In this section we must speak of things which are never made the object of reflection, though almost every moment presented to the mind. Nature intended them only for signs; and in the whole course of life they are put to no other use. The mind has acquired a confirmed and inveterate habit of inattention to them; for they no sooner appear, than quick as lightning the thing signified succeeds, and engrosses all our regard. They have no name in language; and, although we are conscious of them when they pass through the mind, yet their passage is so quick and so familiar, that it is absolutely unheeded; nor do they leave any footsteps of themselves, either in the memory or imagination. That this is the case with regard to the sensations of touch, hath been shewn in the last chapter; and it holds no less with regard to the visible appearances of objects.1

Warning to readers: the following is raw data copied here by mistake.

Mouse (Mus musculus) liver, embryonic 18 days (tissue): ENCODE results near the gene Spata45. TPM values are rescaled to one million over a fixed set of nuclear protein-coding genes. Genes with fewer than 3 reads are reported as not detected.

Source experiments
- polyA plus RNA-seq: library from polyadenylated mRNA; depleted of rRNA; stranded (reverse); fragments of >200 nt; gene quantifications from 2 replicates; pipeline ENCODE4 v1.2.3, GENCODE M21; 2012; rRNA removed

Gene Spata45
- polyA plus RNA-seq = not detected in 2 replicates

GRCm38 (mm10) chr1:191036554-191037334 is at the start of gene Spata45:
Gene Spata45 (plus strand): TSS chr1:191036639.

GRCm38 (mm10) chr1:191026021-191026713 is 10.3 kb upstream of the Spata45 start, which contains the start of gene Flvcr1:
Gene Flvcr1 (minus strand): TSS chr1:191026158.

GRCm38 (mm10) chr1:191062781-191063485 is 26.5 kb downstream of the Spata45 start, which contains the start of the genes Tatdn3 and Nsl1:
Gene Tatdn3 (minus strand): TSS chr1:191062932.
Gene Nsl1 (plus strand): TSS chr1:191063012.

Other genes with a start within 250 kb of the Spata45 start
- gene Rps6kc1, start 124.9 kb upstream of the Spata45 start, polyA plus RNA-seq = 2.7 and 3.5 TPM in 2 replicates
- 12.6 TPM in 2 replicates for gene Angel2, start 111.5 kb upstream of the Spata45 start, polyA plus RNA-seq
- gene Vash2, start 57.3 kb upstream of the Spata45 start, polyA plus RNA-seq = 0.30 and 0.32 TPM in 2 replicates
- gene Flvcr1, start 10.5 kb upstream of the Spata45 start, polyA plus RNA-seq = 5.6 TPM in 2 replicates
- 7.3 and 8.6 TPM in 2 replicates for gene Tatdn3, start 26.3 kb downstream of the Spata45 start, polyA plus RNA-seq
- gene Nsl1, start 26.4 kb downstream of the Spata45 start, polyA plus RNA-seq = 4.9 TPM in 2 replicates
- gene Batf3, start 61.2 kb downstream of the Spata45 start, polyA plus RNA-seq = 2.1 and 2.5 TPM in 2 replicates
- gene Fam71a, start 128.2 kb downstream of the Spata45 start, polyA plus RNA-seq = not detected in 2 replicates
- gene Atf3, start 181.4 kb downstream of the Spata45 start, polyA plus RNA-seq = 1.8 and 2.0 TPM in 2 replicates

By colour, all men, who have not been tutored by modern philosophy, understand, not a sensation of the mind, which can have no existence when it is not perceived, but a quality or modification of bodies, which continues to be the same whether it is seen or not. The scarlet-rose which is before me, is still a scarlet-rose when I shut my eyes, and was so at midnight when no eye saw it. The colour remains when the appearance ceases; it remains the same when the appearance changes. For when I view this scarlet-rose through a pair of green spectacles, the appearance is changed; but I do not conceive the colour of the rose changed. To a person in the jaundice, it has still another appearance; but he is easily convinced that the change is in his eye, and not in the colour of the object. Every different degree of light makes it have a different appearance, and total darkness takes away all appearance, but makes not the least change in the colour of the body. We may, by a variety of optical experiments, change the appearance of figure and magnitude in a body, as well as that of colour; we may make one body appear to be ten. But all men believe, that, as a multiplying glass does not really produce ten guineas out of one, nor a microscope turn a guinea into a ten-pound piece, so neither does a coloured glass change the real colour of the object seen through it, when it changes the appearance of that colour.